Isolated right heart failure (RHF) can be caused by right ventricular (RV) compression, mainly described in severe cases of pectus excavatum. Mediastinal masses can determine an extrinsic compression of the RV.
A 62-year-old retired agricultural inspector from Sicily presented in our clinic with worsening signs of RHF. His medical history consisted of echinococcosis familiarity, surgically treated congenital subvalvular aortic stenosis, resulted in a residual moderate aortic insufficiency and permanent atrial fibrillation. Around January 2021 he developed isolated leg swelling. Aortic valvular dysfunction, heart failure and other cardiogenic explanations were excluded.
A year later dyspnea (NYHA class II) appeared. High resolution CT demonstrated fluid collection with peripheric calcifications inside the anterior mediastinum. PET showed uptake in a limited zone of the anterior mediastinum. The patient slowly started developing ascites, hardly manageable with diuretics because of kidney failure. Transthoracic echocardiography (TTE) highlighted mild RV dysfunction (FAC 35%) and right ventricular free wall hypokinesia due to the mediastinal mass extrinsic compression. Transesophageal echocardiography showed a heterogeneous cystic aspect of the mediastinal mass, an oscillating intraventricular mass of the right aortic cuspid (6×4 mm) and a severe mitral annular calcification. In consideration of medical history, endocarditis was considered. Cardiac magnetic resonance recognized a mediastinal mass with echinococcosis features. Echinococcous serology and antibodies were negative but the Quantiferon tested positive. Laboratory tests showed an absolute eosinophilia and a high CD4/CD8 ratio. Because of the patient severely compromised hemodynamic balance the mass was surgically removed and identified as pseudocystic tuberculoma. After the excision, hemodynamic balance was improved and the TTE showed a restored RV function with persistent hypokinesia of the RV free wall and increased right atrium pressure.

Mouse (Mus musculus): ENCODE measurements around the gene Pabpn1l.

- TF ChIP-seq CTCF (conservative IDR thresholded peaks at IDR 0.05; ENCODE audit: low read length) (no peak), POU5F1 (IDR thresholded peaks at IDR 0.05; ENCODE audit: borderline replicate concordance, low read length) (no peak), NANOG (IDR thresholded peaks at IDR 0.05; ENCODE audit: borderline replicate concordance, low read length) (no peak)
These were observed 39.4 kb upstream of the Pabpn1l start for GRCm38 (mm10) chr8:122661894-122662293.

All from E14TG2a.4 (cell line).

In this clinical case RHF was determined by an extracardiac mass which interfered with the hemodynamic balance and the function of the right heart in the absence of any signs of left heart failure. Because of the mass mechanical action on the reduction of RV ejected volumes, a surgical option was the only possible strategy to avoid a following worsening of the heart failure.